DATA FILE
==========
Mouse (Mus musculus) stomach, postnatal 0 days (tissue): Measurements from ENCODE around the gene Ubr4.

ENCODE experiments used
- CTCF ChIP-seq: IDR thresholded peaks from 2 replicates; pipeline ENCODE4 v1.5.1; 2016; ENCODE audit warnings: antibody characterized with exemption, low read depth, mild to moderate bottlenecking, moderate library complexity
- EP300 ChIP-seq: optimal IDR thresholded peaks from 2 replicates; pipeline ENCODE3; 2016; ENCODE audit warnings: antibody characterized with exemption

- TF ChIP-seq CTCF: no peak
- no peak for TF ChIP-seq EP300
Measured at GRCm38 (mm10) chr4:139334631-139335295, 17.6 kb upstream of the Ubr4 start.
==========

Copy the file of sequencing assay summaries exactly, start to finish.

Mouse (Mus musculus) stomach, postnatal 0 days (tissue): Measurements from ENCODE around the gene Ubr4.

ENCODE experiments used
- CTCF ChIP-seq: IDR thresholded peaks from 2 replicates; pipeline ENCODE4 v1.5.1; 2016; ENCODE audit warnings: antibody characterized with exemption, low read depth, mild to moderate bottlenecking, moderate library complexity
- EP300 ChIP-seq: optimal IDR thresholded peaks from 2 replicates; pipeline ENCODE3; 2016; ENCODE audit warnings: antibody characterized with exemption

- TF ChIP-seq CTCF: no peak
- no peak for TF ChIP-seq EP300
Measured at GRCm38 (mm10) chr4:139334631-139335295, 17.6 kb upstream of the Ubr4 start.